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Re: 11 years of inetd default insecurity?
From: Dan Harkless <bugtraq () harkless org>
Date: Mon, 08 Sep 2003 16:24:39 -0700

On September 6, 2003, 3APA3A <3APA3A () SECURITY NNOV RU> wrote:
II. Who is vulnerable

Any system shipped with network daemons launched through inetd (FreeBSD,
SuSE, Red Hat, etc.).
  ^^^^  ^^^ ^^^

On September 8, 2003, 3APA3A <3APA3A () SECURITY NNOV RU> wrote:
IMHO  reasonable  behavior is limiting a number of requests accepted per
second  without  disabling service. But this code became a kind of saint
cow.  Only hope is young monsters like xinetd will rid this dinosaur off
as a result of evolution.

Recent versions of Red Hat and SuSE default to installing xinetd, not
inetd.  xinetd offers this commandline option:

       -limit proc_limit
              This option places a limit on the number of concurrently running
              processes that can be started by xinetd.  Its purpose is to pre-
              vent process table overflows.

and the following xinetd.conf options:

       instances        determines  the number of servers that can be simulta-
                        neously active  for  a  service  (the  default  is  no
                        limit).  The  value  of this attribute can be either a
                        number or UNLIMITED  which  means  that  there  is  no

       per_source       Takes  an integer or "UNLIMITED" as an argument.  This
                        specifies the maximum instances of  this  service  per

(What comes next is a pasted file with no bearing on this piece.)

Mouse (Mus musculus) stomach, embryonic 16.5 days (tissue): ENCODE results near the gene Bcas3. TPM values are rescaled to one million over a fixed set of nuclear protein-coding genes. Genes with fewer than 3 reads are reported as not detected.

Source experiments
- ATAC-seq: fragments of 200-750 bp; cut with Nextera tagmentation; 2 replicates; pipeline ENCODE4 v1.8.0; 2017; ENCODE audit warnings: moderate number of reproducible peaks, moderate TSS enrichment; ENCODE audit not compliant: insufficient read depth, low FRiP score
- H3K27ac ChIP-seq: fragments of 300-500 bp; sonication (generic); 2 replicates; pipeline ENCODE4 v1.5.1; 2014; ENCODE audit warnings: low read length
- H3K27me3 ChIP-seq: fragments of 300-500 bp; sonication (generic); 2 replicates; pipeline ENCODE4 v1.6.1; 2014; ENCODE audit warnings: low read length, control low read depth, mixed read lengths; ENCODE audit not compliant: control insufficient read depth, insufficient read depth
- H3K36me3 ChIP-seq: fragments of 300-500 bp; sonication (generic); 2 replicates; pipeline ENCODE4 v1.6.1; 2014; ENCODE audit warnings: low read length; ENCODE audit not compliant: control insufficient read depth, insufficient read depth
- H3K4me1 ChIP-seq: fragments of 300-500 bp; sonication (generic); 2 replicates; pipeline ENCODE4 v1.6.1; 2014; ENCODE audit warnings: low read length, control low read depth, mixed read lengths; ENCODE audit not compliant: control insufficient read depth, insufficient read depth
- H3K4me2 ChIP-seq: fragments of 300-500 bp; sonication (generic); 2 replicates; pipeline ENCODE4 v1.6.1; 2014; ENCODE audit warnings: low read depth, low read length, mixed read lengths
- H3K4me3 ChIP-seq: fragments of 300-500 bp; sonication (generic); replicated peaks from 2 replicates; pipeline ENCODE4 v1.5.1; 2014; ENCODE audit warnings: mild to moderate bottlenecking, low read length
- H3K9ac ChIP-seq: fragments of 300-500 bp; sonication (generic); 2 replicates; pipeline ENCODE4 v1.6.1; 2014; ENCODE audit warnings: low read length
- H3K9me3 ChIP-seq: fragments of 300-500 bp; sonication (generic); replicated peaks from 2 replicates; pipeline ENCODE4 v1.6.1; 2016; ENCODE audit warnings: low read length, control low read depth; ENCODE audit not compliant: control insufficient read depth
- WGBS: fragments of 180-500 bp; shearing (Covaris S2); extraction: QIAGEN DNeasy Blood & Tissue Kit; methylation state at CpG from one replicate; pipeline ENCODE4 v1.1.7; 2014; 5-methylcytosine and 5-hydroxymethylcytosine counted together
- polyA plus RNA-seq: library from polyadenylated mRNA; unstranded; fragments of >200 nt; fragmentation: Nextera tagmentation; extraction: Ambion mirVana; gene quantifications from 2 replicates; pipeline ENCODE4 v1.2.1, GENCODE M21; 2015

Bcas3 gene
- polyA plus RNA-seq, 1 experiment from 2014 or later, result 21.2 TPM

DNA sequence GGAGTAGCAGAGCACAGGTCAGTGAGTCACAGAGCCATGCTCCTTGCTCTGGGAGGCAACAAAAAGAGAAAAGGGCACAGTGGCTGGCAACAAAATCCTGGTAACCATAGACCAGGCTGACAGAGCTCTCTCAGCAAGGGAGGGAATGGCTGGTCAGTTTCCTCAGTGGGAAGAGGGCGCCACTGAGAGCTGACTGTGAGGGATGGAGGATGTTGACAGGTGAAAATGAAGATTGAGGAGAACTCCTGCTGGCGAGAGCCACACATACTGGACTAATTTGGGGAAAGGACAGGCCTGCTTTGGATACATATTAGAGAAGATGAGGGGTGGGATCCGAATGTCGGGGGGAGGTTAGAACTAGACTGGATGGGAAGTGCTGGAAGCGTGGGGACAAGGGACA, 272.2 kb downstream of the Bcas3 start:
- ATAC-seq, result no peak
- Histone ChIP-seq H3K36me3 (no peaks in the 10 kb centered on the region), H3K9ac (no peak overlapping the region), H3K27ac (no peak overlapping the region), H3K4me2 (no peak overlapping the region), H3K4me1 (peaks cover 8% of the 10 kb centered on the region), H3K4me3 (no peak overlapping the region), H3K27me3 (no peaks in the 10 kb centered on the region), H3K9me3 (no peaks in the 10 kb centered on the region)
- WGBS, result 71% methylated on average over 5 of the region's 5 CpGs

source  IP address.  This can also be specified in the
                        defaults section.

       cps              Limits the rate of incoming  connections.   Takes  two
                        arguments.   The  first argument is the number of con-
                        nections per second to handle.  If the rate of  incom-
                        ing  connections is higher than this, the service will
                        be temporarily disabled.  The second argument  is  the
                        number  of seconds to wait before re-enabling the ser-
                        vice after it has been disabled.  The default for this
                        setting is 50 incoming connections and the interval is
                        10 seconds.

       max_load         Takes a floating point value as the load at which  the
                        service will stop accepting connections.  For example:
                        2 or 2.5.  The service will stop accepting connections
                        at  this  load.   This is the one minute load average.
                        This is an OS dependent feature,  and  currently  only
                        Linux,  Solaris,  and  FreeBSD are supported for this.
                        This feature is only avaliable if xinetd  was  config-
                        ured with the -with-loadavg option.

plus per-service rlimit_{as,cpu,data,rss,stack}.

Dan Harkless
bugtraq () harkless org

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